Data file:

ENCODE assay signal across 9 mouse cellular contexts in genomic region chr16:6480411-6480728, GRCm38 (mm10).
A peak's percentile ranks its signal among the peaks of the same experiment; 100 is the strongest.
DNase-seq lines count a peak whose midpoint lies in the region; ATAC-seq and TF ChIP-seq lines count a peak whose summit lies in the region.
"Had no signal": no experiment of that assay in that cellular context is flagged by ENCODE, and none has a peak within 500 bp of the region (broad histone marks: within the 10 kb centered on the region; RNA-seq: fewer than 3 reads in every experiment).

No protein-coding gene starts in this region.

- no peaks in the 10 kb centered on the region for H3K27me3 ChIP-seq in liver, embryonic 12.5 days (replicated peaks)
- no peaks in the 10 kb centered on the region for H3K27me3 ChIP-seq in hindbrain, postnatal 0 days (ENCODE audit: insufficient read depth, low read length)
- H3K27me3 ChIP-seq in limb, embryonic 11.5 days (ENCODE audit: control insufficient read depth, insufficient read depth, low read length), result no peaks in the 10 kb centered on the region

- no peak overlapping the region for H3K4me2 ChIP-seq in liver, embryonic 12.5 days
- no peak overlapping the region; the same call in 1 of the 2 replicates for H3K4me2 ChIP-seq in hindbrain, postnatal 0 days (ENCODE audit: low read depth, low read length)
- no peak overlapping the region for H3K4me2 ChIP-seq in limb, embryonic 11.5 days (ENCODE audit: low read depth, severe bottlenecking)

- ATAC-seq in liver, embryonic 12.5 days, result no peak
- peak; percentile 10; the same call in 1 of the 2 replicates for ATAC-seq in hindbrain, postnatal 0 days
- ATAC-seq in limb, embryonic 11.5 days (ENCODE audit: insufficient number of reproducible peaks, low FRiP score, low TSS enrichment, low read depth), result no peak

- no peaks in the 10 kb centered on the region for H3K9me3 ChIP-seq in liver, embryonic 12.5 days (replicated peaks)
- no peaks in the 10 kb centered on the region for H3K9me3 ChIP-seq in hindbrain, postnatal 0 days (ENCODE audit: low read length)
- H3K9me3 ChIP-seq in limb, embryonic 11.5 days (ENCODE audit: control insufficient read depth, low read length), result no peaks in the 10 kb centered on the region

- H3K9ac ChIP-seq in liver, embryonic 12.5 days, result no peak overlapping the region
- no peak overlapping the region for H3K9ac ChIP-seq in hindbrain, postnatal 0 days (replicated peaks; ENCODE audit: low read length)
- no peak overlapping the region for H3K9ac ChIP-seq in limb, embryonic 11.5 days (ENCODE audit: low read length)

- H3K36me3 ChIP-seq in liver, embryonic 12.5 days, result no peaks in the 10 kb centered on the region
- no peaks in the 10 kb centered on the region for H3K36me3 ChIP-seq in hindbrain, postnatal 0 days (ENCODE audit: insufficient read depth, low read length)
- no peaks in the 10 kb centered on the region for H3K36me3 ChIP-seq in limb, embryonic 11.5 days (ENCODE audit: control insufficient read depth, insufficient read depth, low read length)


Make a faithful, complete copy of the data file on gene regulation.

ENCODE assay signal across 9 mouse cellular contexts in genomic region chr16:6480411-6480728, GRCm38 (mm10).
A peak's percentile ranks its signal among the peaks of the same experiment; 100 is the strongest.
DNase-seq lines count a peak whose midpoint lies in the region; ATAC-seq and TF ChIP-seq lines count a peak whose summit lies in the region.
"Had no signal": no experiment of that assay in that cellular context is flagged by ENCODE, and none has a peak within 500 bp of the region (broad histone marks: within the 10 kb centered on the region; RNA-seq: fewer than 3 reads in every experiment).

No protein-coding gene starts in this region.

- no peaks in the 10 kb centered on the region for H3K27me3 ChIP-seq in liver, embryonic 12.5 days (replicated peaks)
- no peaks in the 10 kb centered on the region for H3K27me3 ChIP-seq in hindbrain, postnatal 0 days (ENCODE audit: insufficient read depth, low read length)
- H3K27me3 ChIP-seq in limb, embryonic 11.5 days (ENCODE audit: control insufficient read depth, insufficient read depth, low read length), result no peaks in the 10 kb centered on the region

- no peak overlapping the region for H3K4me2 ChIP-seq in liver, embryonic 12.5 days
- no peak overlapping the region; the same call in 1 of the 2 replicates for H3K4me2 ChIP-seq in hindbrain, postnatal 0 days (ENCODE audit: low read depth, low read length)
- no peak overlapping the region for H3K4me2 ChIP-seq in limb, embryonic 11.5 days (ENCODE audit: low read depth, severe bottlenecking)

- ATAC-seq in liver, embryonic 12.5 days, result no peak
- peak; percentile 10; the same call in 1 of the 2 replicates for ATAC-seq in hindbrain, postnatal 0 days
- ATAC-seq in limb, embryonic 11.5 days (ENCODE audit: insufficient number of reproducible peaks, low FRiP score, low TSS enrichment, low read depth), result no peak

- no peaks in the 10 kb centered on the region for H3K9me3 ChIP-seq in liver, embryonic 12.5 days (replicated peaks)
- no peaks in the 10 kb centered on the region for H3K9me3 ChIP-seq in hindbrain, postnatal 0 days (ENCODE audit: low read length)
- H3K9me3 ChIP-seq in limb, embryonic 11.5 days (ENCODE audit: control insufficient read depth, low read length), result no peaks in the 10 kb centered on the region

- H3K9ac ChIP-seq in liver, embryonic 12.5 days, result no peak overlapping the region
- no peak overlapping the region for H3K9ac ChIP-seq in hindbrain, postnatal 0 days (replicated peaks; ENCODE audit: low read length)
- no peak overlapping the region for H3K9ac ChIP-seq in limb, embryonic 11.5 days (ENCODE audit: low read length)

- H3K36me3 ChIP-seq in liver, embryonic 12.5 days, result no peaks in the 10 kb centered on the region
- no peaks in the 10 kb centered on the region for H3K36me3 ChIP-seq in hindbrain, postnatal 0 days (ENCODE audit: insufficient read depth, low read length)
- no peaks in the 10 kb centered on the region for H3K36me3 ChIP-seq in limb, embryonic 11.5 days (ENCODE audit: control insufficient read depth, insufficient read depth, low read length)